I should have thought to say what my friend Lainey said: “I would be pissed if I were one of the parents. Not so much because of my child being exposed to the religious content in Charlie Brown as much as the fact that the school administrators clearly don’t take keeping religion out of the classroom, which is part of their jobs, as seriously as they should. It’s really not about Charlie Brown! It’s about separation of church and state which is very important to non-Christians because we’re in the minority, and they’re demonstrating that they don’t care about even showing us that consideration. It’s very important to speak out and stand up for your rights the very moment they start getting infringed upon. Protecting separation of church and state is far more important than the needs/desires of these children to see this performance. And simply saying it’s not mandatory isn’t fair to the kids — why not simply take them to an event that ALL of the kids can enjoy?”
“Now, come on, really. What’s the harm?” I’ve been asked. The expression on my face probably mirrors Dave Silverman’s, when he was on Bill O’Reilly’s show, being told that the tides come in, the tides go out…
I appreciate the statement that another supporter, Randy, added to the conversation: “I can remember how being different in school is like throwing a bleeding person overboard into shark infested waters. Children can be very cruel. Every time I hear of another child or teenager committing suicide, I wonder what the cause was. The religious community continues its attack on the wall of separation between church and state, and we need to patch these breaches when we find them.” So many of the comments I have received tell me that I am exaggerating how atheist kids can be bullied. Since I’ve been bullied plenty for my atheism, even by members of my own family, I call bullshit on those comments.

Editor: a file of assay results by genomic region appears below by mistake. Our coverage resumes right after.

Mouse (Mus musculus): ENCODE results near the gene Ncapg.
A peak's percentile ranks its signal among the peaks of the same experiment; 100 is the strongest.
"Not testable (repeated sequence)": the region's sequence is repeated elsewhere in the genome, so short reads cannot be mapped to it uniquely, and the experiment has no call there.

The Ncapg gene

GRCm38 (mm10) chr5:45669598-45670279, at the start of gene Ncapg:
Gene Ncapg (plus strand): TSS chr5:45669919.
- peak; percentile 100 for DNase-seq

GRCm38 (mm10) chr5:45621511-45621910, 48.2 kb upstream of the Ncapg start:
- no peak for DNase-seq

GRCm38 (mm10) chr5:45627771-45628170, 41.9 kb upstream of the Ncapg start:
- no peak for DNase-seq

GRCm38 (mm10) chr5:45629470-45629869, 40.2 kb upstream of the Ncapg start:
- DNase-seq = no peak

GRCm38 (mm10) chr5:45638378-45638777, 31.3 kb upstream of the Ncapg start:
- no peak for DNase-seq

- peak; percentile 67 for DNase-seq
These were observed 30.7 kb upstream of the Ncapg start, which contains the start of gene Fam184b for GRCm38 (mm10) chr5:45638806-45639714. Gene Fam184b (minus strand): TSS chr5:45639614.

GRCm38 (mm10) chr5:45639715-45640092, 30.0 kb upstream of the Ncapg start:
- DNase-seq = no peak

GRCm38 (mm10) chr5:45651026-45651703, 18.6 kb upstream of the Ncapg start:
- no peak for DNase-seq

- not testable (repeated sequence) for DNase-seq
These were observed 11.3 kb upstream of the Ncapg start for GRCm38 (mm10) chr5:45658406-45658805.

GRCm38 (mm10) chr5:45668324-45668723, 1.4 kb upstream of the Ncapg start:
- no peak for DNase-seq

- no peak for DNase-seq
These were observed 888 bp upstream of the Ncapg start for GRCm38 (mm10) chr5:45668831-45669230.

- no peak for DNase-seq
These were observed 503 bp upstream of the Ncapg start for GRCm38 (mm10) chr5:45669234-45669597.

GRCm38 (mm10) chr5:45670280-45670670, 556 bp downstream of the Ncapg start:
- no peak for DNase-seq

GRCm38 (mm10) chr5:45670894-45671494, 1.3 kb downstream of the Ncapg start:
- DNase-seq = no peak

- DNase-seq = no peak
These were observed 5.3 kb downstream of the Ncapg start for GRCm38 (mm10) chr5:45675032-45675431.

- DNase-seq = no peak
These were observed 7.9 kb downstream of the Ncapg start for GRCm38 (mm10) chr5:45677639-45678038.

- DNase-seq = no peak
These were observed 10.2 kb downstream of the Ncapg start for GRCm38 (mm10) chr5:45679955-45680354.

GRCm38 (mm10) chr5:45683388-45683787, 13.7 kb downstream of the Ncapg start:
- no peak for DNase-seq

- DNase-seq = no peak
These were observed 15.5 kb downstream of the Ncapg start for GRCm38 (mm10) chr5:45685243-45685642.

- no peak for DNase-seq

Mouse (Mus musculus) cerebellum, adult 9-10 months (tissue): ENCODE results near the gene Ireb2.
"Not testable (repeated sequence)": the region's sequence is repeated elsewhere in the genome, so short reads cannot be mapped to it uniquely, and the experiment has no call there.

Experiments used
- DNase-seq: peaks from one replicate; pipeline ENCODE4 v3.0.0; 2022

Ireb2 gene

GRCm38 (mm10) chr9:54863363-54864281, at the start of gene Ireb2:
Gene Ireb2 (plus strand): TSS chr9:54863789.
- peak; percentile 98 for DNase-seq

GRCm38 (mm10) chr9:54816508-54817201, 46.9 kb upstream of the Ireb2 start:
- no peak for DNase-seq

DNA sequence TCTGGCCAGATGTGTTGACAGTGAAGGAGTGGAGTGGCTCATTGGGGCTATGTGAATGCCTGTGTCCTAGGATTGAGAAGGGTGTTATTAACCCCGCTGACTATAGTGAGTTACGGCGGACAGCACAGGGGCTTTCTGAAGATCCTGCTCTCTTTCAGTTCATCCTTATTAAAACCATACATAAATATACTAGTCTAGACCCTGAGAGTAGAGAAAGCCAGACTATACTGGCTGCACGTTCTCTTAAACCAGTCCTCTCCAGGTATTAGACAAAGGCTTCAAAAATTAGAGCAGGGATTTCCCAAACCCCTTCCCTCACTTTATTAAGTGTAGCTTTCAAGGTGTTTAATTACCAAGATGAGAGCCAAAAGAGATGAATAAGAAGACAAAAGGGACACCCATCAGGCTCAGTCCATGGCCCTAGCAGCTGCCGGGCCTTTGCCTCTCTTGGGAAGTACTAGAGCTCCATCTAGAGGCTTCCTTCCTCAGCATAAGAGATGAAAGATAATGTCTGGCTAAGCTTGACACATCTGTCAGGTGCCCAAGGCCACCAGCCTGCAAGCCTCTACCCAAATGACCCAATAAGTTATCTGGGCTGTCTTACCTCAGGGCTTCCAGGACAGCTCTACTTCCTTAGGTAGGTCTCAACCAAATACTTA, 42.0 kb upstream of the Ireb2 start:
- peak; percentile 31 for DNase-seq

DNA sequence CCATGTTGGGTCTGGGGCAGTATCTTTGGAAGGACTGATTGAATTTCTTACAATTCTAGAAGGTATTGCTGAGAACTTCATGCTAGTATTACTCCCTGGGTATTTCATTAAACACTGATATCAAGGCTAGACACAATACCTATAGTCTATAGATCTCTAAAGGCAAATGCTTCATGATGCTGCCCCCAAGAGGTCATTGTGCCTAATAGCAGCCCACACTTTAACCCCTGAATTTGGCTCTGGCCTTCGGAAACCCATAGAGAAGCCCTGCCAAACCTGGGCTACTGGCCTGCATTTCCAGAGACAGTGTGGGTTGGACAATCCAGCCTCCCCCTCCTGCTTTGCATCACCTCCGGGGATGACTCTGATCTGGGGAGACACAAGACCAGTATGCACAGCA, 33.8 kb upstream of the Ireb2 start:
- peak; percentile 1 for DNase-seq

“This is the dominant culture of this country!” I’ve been told. “Children should know it, and know it well!” Again, I have that Dave Silverman expression of incredulity. Do they really think that children aren’t going to know the Christmas myth if they don’t get to see Charlie Brown? Really? Why not actually expose children something they might not otherwise be exposed to? The Nutcracker is a beautiful fantasy story that happens to take place on Christmas, but it has no religious theme at all. It exposes children to the beauty of ballet and the glorious music of a full classical orchestra. There are a lot of children who will never see live ballet or hear a live orchestra in their lives. Wouldn’t that be more appropriate than a rehash of a cartoon they can see any number of times for a solid month each year?
Like my friend Lisa, who is a public school teacher herself, I am annoyed as a taxpayer in this school district that the school is not using the fuel, money and time on a bona fide learning adventure. Instead, the school wants to a rehash of a cartoon that is shown yearly on network television.
“Humbling” does not even begin to describe how I feel, sitting in the crosshairs of those who would hunt down the “Atheist Taliban.” (Yes, someone said that – although, fortunately, he was kidding.) I worry that the message I need send is not getting delivered.
What really stings, though, is that I am being personally attacked because I stood up for a child.
Got a legal question? Email me at firstname.lastname@example.org. I’m a lawyer, but there’s only a 2% chance I’m licensed in your state. Whether I answer your question or not, sending me an email or reading this blog post does not create an attorney-client relationship between us. You can see my regular blog at www.aramink.com, where I write book reviews, ruminate on Life, the Universe, and Everything, and occasionally – frequently – rant about Stuff.